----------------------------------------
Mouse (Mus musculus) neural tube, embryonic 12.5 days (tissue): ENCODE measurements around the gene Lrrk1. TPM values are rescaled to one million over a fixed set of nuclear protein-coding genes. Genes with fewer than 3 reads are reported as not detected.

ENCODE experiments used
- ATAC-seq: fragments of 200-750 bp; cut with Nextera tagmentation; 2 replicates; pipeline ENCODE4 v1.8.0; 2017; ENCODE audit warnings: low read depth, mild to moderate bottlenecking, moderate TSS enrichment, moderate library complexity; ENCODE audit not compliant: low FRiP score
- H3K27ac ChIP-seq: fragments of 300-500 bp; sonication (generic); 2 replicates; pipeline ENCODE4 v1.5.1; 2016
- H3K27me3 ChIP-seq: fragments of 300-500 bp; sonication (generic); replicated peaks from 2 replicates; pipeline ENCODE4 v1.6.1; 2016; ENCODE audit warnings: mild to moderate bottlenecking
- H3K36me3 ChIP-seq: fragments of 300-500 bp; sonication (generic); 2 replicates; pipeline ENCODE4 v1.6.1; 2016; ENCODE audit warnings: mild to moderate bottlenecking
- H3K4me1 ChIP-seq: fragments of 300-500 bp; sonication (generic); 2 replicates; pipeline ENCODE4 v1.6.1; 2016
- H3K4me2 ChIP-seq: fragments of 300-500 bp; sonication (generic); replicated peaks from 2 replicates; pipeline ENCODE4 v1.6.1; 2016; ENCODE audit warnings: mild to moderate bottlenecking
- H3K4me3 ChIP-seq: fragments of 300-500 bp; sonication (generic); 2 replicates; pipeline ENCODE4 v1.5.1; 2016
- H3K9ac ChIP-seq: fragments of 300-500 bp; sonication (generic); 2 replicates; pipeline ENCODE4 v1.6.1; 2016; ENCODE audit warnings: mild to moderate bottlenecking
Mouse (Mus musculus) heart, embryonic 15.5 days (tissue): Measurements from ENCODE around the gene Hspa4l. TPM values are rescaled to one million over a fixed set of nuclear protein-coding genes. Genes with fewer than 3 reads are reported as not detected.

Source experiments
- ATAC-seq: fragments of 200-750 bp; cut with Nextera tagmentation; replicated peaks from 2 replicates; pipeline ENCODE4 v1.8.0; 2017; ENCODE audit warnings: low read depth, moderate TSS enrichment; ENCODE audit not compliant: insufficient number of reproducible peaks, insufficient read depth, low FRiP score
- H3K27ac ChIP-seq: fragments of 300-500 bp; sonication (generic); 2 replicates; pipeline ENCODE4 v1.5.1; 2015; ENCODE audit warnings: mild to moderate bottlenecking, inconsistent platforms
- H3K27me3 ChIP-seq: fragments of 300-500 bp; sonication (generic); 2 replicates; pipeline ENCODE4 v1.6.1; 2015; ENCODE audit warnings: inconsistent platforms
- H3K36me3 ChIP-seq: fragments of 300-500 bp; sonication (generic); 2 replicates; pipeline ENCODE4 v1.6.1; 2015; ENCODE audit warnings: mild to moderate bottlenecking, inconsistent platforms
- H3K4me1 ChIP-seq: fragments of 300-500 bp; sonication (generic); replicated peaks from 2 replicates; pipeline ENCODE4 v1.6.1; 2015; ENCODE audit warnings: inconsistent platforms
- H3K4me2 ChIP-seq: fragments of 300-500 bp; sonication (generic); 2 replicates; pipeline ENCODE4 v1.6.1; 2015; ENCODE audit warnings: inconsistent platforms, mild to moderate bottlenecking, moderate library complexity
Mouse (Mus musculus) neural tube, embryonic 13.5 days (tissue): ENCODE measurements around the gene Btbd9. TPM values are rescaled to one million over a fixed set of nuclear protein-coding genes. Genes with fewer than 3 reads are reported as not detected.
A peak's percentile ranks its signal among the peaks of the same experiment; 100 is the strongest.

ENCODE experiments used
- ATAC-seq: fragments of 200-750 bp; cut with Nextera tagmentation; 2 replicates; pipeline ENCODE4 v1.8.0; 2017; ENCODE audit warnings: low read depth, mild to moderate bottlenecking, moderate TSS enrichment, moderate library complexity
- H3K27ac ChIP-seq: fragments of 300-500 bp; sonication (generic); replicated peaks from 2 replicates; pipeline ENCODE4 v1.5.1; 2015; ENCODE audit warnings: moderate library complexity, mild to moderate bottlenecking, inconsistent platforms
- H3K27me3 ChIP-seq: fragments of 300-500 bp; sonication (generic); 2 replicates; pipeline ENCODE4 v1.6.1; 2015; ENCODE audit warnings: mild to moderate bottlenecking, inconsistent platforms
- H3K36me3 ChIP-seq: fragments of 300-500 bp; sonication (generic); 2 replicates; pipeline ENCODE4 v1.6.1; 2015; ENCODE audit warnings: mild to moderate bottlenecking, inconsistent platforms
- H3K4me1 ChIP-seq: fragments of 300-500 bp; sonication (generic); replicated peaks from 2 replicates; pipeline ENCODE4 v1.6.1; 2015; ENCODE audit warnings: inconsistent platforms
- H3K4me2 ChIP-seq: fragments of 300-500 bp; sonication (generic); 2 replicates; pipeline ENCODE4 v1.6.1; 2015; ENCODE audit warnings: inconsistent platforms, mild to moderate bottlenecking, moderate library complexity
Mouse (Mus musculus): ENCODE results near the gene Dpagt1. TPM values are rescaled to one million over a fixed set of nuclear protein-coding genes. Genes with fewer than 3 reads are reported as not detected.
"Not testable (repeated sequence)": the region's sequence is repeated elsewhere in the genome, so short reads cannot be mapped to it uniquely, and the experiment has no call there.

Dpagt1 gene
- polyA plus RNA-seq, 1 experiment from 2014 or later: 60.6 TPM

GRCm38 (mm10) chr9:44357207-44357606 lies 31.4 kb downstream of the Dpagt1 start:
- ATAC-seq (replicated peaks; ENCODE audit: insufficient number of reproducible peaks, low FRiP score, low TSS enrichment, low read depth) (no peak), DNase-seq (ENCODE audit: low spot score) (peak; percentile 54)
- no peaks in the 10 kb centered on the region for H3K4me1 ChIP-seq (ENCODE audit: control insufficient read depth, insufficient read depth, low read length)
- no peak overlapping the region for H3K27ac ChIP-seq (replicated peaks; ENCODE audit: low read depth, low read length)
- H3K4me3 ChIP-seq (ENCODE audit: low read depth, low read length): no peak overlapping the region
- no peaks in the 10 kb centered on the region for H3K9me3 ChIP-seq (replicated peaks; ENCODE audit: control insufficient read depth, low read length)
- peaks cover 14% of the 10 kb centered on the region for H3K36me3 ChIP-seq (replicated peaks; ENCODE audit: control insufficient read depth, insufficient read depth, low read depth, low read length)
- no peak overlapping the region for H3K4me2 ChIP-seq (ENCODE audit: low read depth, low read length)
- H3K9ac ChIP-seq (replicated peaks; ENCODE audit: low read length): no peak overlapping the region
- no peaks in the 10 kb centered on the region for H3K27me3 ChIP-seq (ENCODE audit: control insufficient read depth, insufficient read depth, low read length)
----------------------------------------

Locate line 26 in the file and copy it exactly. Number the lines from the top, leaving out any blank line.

- H3K4me1 ChIP-seq: fragments of 300-500 bp; sonication (generic); replicated peaks from 2 replicates; pipeline ENCODE4 v1.6.1; 2015; ENCODE audit warnings: inconsistent platforms